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enforcement prepared to take the parents to task and have them arrested if they are caught taking their children across the border or across the atlantic to have them. >> dr bawers, angela mentioned educateing thepublic, and you are educating the medical group. 74% of mutilations ever done by doctors, it has been reported. how does that stop when doctors are doing the procedures and, by default, justify it. >> right, if they are complicit in the practice of f g.m. they are as bad as the original process, even if done with annes nettics. people justify that if anaesthetic is given, somehow it
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cultural practice. these laws and these rules need to be enforced. >> you are one of the leaders in female genital reconstruction. this is knew, you are doing it in the u.s., you were doing it in burkina faso. talk about how you were doing that, and how it's been received. >> correct, i was fortunate to be contacted by an international relief organization called cliter-aid, and asked if i was train in paris with dr peter faulis who has down nearly 4,000 reconstructions. it's important to realise a couple of myths of female mutilation, one is that the clitoris is fully removed. that's not true. to the damage of f g.m. is the covering and the obscuring of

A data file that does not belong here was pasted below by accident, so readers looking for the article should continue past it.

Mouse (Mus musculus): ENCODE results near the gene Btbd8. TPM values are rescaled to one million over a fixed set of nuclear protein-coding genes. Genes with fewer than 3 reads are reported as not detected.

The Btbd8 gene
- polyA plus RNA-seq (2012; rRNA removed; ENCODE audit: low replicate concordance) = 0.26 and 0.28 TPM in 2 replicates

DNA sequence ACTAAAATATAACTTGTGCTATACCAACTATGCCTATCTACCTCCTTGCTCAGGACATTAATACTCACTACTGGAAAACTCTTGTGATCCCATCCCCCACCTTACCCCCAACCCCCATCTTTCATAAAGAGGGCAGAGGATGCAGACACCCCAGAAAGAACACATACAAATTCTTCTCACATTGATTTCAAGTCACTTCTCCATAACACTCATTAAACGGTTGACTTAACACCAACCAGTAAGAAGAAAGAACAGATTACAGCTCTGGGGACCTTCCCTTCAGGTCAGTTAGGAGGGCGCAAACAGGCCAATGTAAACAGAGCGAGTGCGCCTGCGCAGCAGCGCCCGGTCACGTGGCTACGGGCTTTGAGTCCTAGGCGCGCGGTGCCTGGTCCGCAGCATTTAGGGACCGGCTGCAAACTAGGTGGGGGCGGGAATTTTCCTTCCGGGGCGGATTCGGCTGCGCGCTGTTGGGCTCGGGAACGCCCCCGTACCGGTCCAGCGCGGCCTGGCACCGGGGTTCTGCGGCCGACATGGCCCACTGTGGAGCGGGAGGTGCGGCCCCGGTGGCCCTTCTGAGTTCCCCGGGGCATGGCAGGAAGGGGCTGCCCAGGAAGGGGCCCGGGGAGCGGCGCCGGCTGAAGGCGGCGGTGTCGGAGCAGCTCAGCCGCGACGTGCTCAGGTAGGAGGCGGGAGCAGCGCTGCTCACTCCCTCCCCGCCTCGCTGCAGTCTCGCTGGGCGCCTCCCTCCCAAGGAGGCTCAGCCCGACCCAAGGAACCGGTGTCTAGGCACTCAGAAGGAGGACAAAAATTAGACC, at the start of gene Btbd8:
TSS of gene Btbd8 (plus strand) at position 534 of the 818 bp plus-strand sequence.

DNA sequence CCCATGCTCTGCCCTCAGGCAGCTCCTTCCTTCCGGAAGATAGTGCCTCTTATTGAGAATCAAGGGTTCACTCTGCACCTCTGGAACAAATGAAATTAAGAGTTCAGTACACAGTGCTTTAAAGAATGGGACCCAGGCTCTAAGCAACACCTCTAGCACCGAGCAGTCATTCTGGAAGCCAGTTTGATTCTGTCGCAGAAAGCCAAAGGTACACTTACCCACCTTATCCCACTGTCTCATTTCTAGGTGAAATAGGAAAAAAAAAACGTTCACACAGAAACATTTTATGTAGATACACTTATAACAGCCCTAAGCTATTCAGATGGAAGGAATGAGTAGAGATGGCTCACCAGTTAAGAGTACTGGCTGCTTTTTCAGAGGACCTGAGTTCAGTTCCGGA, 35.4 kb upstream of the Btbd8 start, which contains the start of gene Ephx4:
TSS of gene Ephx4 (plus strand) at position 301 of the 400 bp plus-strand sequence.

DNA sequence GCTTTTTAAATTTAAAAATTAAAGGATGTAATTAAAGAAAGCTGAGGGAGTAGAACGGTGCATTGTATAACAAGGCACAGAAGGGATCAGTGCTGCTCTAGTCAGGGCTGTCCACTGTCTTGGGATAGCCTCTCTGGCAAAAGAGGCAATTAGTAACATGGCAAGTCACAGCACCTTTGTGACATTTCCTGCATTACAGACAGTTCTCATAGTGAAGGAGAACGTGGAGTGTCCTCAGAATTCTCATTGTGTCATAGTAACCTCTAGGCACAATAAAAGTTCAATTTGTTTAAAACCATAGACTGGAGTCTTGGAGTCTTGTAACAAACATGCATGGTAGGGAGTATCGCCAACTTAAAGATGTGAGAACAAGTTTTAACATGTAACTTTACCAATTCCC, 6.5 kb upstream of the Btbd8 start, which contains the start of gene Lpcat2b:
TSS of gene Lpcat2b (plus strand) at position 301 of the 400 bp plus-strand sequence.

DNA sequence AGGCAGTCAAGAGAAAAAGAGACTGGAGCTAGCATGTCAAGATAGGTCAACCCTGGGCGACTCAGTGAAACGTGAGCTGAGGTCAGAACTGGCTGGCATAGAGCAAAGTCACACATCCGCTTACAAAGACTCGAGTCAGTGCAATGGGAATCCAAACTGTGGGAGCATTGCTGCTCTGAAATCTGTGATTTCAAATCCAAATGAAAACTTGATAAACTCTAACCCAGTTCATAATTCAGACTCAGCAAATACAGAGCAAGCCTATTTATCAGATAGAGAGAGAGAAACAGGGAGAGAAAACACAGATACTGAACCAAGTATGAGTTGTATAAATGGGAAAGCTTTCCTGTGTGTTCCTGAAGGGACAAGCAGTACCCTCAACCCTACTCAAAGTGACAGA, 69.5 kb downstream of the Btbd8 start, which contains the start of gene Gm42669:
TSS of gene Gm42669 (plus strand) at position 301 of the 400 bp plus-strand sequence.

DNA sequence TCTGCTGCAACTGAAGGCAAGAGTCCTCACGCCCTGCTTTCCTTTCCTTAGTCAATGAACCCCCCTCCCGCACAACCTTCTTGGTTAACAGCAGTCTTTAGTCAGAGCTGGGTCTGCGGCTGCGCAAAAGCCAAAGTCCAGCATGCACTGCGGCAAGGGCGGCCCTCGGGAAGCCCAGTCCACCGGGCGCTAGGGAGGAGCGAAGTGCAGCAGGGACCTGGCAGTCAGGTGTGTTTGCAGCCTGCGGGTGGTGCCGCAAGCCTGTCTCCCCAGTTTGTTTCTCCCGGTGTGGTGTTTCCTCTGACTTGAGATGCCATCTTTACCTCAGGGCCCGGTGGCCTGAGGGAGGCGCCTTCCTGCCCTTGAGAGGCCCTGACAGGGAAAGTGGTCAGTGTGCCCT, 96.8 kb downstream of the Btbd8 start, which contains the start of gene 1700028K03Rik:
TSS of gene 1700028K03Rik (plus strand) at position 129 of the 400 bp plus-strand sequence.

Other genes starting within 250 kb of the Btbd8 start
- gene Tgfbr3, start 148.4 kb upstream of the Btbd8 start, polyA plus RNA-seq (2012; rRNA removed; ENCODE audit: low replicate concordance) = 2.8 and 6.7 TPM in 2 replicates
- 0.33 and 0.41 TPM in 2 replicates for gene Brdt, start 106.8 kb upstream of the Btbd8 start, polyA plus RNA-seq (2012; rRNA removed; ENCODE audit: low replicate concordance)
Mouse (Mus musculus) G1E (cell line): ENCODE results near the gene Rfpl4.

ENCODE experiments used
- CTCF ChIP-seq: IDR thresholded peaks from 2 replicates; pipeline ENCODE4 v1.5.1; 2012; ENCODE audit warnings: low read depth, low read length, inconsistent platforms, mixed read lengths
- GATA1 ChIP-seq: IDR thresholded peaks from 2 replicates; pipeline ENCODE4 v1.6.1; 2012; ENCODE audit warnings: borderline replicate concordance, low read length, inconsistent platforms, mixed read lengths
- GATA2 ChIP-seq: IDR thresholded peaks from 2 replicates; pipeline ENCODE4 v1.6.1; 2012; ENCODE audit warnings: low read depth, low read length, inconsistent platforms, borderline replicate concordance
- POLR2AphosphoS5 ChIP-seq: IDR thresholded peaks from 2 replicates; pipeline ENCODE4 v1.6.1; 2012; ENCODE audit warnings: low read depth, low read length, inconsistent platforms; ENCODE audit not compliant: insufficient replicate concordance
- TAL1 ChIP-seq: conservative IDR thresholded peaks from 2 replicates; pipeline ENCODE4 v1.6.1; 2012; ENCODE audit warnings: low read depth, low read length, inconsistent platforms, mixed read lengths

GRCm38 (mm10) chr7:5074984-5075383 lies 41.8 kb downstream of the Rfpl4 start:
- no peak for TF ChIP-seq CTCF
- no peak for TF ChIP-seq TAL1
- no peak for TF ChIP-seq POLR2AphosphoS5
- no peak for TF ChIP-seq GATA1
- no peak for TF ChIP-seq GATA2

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the cliterous so that if a - if a surgeon can uncover that and bring it closer to the service there's a lot of er-otto genic materials there. in this procedure we can reconstruct a sensitive functional cliterous. so that was the work that i set out to do in 2007 when i trained with the doctor. we brought it here to the u.s. the problem with it being in the u.s., even if we don't charge for the procedure, but the problem is getting the women that are eligible to have it reversed here. most of the women in africa, where the majority are, of course have numbers with as little as $50 per year, and they are never going to fly to the u.s. we go to africa, and we picked